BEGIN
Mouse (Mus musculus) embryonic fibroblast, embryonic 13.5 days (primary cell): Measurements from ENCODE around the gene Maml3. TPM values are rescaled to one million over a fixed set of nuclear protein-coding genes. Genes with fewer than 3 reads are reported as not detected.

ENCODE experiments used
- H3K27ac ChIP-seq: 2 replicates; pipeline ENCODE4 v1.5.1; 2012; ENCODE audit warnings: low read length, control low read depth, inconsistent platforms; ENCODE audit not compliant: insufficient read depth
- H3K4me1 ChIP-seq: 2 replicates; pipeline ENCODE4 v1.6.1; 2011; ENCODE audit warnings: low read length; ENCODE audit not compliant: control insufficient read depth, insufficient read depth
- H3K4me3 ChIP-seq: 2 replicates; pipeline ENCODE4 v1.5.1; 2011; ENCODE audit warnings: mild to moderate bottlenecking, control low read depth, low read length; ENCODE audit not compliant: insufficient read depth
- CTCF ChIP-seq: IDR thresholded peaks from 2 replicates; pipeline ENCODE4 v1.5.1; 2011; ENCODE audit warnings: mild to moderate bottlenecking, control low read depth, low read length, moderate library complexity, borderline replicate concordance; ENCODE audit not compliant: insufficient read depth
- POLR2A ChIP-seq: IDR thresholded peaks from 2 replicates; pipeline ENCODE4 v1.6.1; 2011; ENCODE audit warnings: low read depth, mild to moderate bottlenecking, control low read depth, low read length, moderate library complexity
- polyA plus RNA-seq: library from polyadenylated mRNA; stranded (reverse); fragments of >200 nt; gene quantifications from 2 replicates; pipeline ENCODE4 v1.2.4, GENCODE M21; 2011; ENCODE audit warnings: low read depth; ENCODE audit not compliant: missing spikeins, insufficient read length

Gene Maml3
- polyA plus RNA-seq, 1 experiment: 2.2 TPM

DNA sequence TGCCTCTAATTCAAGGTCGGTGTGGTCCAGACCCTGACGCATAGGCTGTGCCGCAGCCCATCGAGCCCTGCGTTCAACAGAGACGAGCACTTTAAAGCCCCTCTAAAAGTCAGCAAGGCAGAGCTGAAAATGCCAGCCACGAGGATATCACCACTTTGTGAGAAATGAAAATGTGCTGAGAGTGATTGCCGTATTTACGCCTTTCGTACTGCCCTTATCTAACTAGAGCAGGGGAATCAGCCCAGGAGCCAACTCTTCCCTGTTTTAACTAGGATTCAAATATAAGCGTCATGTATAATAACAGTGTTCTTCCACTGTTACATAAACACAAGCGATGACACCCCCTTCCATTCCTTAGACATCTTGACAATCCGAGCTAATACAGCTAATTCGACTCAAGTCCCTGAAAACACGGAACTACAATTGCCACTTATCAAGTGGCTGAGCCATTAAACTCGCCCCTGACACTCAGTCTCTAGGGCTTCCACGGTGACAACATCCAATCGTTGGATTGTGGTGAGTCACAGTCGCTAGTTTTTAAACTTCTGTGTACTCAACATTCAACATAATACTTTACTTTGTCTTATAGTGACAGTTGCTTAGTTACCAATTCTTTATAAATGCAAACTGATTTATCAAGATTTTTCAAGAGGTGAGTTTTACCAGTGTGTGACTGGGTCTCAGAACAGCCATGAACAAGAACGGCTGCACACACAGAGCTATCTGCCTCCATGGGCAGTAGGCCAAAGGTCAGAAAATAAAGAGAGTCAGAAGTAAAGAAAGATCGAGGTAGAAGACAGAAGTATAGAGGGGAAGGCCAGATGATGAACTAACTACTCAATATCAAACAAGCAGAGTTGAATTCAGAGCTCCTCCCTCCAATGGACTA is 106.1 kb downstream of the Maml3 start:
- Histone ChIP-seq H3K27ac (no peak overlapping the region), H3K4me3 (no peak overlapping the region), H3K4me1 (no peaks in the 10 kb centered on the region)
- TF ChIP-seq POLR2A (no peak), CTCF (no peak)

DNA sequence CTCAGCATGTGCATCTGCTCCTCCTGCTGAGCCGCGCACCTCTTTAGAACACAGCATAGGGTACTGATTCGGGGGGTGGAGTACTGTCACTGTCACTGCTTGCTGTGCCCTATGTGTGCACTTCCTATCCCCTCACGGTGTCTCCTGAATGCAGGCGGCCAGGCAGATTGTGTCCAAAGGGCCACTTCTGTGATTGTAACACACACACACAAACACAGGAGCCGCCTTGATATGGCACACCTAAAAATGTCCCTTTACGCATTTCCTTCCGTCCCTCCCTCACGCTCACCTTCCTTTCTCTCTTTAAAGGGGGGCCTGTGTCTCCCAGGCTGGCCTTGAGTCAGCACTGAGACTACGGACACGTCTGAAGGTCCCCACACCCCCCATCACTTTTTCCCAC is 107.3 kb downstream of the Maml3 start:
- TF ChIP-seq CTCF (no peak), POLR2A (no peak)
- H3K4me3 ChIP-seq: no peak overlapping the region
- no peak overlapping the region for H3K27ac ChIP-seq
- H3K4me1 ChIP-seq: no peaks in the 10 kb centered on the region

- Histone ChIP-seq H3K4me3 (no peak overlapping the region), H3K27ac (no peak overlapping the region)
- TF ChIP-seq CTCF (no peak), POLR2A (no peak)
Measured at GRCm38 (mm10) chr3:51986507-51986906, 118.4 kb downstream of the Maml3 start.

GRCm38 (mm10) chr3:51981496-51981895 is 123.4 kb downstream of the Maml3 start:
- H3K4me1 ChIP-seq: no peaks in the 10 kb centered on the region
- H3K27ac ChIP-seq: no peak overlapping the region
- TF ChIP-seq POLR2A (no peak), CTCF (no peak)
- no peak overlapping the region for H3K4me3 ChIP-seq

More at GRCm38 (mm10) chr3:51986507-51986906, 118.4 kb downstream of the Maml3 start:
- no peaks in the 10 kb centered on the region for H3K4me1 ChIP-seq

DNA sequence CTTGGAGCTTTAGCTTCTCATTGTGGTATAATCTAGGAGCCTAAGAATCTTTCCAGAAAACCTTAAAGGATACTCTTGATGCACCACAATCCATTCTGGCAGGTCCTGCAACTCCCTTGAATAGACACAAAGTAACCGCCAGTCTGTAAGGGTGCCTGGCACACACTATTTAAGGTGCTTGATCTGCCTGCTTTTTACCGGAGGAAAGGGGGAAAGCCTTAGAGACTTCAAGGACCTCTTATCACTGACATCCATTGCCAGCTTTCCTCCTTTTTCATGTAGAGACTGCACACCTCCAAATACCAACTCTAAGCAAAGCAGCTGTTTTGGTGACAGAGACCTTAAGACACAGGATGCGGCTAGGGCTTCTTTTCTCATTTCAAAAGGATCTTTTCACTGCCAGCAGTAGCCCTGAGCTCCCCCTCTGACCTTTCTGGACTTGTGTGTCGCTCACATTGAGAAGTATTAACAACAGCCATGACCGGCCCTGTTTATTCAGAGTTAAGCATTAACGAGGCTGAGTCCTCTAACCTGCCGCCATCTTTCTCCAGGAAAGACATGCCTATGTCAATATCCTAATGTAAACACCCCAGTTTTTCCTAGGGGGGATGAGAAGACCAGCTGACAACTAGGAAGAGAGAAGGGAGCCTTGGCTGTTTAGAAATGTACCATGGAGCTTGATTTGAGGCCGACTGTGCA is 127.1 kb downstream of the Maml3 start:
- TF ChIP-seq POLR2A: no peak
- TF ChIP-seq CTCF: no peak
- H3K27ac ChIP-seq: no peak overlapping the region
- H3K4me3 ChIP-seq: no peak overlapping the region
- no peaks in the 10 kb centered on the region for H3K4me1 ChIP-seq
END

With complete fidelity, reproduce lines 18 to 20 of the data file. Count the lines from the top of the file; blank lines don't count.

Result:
- H3K4me1 ChIP-seq: no peaks in the 10 kb centered on the region

- Histone ChIP-seq H3K4me3 (no peak overlapping the region), H3K27ac (no peak overlapping the region)
- TF ChIP-seq CTCF (no peak), POLR2A (no peak)